Conclusions: The R141L and G153D variations in the NH2-terminal region of LOXL1 do not affect the amine oxidase activity of LOXL1. This is consistent with recent genetic findings on the reversal of risk alleles of R141L and G153D in different ethnic backgrounds. Our results suggest that other unknown genetic factors or molecular mechanisms may be more relevant to the development of XFG.


Lysyl oxidase-like 1 (LOXL1) was originally reported as a novel human gene with amino acid sequence homology to the COOH-terminus of lysyl oxidase (LOX) [1,2]. LOX is a copper-dependent amine oxidase responsible for the lysine-derived cross-links in collagen and elastin, modulating the essential step for the biogenesis of fibrillar extracellular matrix in most tissues [3]. The LOX gene family consists of five paralogs (LOX, LOXL1, LOXL2, LOXL3, and LOXL4) in humans, each containing a copper-binding motif, lysyl-tyrosyl-quinone (LTQ) residues, and a cytokine receptor-like (CRL) domain in the highly conserved COOH-terminus. We have previously shown that each of the LOX-like proteins functions as an amine oxidase [4-7], but functional differences of these LOX family proteins have not been clearly determined. Recently, Loxl1 null mice were found to have significantly reduced levels of desmosine in various tissues, indicating that LOXL1 serves as the primary cross-linking enzyme for formation, maintenance, and remodeling of elastic fibers [8].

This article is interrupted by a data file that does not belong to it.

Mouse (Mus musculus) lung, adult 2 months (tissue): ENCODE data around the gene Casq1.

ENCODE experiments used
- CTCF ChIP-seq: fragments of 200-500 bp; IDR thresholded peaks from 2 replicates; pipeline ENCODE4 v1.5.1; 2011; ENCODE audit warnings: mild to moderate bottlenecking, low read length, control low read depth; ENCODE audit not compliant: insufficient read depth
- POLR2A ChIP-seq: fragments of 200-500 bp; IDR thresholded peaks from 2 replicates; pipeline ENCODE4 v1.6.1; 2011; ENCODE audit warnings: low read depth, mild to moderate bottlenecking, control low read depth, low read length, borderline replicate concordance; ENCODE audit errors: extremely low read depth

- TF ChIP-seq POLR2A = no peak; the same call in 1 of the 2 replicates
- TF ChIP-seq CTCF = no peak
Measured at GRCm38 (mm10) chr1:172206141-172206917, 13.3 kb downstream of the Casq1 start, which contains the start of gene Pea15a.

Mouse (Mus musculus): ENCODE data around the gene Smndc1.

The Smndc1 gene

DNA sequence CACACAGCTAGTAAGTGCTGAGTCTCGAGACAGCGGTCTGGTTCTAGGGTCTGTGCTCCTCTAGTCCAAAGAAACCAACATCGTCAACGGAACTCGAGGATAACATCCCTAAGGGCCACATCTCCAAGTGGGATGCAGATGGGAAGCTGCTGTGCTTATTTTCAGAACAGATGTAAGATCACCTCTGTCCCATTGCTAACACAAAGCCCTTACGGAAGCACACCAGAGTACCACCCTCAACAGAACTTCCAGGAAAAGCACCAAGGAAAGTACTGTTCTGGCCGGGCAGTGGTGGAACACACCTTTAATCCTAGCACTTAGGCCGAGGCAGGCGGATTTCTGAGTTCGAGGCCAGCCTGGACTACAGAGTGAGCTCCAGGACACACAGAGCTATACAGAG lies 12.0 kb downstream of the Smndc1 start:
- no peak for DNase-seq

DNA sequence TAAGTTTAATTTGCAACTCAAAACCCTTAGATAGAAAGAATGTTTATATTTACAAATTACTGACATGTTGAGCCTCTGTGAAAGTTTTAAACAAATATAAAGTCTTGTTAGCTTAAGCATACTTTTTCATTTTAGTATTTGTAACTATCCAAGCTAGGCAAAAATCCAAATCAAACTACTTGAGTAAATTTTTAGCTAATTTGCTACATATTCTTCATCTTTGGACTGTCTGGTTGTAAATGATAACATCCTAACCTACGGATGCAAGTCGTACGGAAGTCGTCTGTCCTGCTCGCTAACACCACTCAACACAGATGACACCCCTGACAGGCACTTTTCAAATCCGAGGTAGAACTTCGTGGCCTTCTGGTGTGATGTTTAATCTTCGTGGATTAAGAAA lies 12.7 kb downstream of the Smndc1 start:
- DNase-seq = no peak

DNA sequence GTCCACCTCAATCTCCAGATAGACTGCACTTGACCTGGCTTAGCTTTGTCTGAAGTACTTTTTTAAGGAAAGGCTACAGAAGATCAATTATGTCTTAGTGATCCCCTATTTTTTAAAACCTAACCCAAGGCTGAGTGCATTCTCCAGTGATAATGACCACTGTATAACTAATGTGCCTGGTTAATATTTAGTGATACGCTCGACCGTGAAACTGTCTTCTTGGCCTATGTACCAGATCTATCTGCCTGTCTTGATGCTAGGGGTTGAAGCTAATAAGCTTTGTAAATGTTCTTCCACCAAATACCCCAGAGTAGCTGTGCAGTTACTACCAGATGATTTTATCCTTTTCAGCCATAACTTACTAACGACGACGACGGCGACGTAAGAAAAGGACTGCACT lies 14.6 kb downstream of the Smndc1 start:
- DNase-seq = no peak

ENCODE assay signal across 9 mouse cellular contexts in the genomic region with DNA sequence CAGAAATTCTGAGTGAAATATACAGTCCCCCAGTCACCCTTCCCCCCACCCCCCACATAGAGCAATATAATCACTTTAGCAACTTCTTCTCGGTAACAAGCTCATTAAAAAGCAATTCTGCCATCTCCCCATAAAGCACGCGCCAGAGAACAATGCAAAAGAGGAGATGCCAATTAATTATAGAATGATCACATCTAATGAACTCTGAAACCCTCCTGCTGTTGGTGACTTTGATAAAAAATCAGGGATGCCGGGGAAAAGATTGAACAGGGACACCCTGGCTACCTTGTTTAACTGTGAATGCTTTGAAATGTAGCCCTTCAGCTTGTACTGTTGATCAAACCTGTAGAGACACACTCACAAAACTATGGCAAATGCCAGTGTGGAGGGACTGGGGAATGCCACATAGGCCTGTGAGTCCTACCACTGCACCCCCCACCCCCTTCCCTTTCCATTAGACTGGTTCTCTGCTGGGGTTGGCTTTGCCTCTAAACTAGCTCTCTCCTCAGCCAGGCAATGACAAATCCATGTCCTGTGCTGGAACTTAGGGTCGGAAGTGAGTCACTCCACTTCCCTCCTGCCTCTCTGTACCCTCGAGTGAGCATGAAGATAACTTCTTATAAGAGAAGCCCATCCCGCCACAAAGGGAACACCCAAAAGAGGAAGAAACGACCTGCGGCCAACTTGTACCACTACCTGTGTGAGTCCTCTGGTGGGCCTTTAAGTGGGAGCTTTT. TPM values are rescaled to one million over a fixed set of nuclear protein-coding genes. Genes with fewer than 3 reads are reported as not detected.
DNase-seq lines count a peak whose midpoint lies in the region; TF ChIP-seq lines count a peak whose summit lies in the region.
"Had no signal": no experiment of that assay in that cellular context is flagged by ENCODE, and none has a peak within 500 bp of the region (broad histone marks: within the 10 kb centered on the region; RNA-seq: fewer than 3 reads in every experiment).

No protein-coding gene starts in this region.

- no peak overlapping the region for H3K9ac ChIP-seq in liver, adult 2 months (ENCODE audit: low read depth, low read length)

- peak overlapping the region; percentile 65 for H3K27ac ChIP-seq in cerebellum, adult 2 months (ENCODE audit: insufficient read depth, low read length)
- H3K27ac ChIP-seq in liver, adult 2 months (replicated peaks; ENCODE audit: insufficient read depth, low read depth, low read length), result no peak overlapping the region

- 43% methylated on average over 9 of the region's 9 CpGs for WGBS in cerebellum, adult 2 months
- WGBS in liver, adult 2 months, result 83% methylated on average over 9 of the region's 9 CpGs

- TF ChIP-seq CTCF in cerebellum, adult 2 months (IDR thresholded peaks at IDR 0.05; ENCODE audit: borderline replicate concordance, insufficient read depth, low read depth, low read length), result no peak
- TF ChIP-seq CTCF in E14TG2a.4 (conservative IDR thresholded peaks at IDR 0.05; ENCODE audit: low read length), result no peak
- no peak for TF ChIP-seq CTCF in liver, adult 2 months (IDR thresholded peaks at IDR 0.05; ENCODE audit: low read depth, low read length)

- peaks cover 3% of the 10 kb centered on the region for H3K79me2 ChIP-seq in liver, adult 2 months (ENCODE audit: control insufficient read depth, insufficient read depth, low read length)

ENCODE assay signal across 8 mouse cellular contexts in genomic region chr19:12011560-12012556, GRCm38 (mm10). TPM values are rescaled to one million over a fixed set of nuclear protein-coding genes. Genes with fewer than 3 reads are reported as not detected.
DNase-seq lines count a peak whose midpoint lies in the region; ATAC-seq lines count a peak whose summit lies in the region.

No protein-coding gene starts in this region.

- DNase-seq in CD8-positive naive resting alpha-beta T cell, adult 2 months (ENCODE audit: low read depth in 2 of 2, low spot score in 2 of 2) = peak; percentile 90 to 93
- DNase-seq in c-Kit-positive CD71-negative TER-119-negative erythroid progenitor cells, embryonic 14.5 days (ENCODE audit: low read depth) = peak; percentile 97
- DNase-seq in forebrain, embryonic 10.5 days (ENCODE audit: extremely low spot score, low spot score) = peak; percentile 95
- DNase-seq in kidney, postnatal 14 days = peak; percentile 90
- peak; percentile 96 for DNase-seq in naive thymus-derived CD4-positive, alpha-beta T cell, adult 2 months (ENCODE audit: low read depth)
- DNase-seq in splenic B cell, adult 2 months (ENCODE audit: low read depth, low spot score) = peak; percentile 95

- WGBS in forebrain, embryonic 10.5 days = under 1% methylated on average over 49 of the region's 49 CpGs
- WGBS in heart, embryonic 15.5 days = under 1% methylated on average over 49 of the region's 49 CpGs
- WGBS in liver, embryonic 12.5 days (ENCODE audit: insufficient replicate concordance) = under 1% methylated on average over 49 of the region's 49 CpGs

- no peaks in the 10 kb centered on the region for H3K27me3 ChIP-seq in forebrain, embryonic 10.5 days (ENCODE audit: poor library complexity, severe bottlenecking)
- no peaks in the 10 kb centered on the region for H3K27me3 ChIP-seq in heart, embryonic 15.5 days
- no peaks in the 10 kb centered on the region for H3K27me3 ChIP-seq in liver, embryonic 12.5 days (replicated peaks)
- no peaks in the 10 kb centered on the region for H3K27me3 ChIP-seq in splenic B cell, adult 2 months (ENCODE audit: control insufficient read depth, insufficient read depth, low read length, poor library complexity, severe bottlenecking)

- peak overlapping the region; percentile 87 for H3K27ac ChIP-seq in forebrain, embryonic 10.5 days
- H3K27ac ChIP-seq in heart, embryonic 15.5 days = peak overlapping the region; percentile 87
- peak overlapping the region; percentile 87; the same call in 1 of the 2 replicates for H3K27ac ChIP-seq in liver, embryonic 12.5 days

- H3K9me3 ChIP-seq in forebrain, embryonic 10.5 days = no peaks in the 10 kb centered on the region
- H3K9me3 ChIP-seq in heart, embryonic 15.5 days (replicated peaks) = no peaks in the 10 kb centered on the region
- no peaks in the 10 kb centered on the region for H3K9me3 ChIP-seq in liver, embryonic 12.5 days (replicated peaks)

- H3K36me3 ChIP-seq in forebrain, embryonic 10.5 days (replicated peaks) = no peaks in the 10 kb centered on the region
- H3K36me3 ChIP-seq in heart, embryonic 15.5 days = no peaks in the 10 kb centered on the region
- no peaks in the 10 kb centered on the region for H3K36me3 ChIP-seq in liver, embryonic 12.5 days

Exfoliation glaucoma (XFG) occurs in the context of the exfoliation syndrome (XFS), characterized by progressive accumulation of abnormal microfibrillar material throughout the anterior segment of the eye and various ocular tissues [9]. XFG is the most common identifiable cause of secondary open-angle glaucoma worldwide, causing rapid progression of glaucomatous optic neuropathy with a high resistance to medical treatments [9]. The abnormal microfibrillar deposits in XFG are composed of a crosslinked and insoluble glycoprotein-proteoglycan complex, predominantly with epitopes of elastic fibers [10], suggesting the relevance of LOXL1 to the formation of the exfoliative material. In fact, using direct mass spectrometry, LOXL1 was identified as a component of the exfoliative material surgically isolated from XFG patients [11]. Later, using atomic force microscopy-based imaging, LOX1 was found to be localized around the fibrous protein material on the lens capsule surface [12].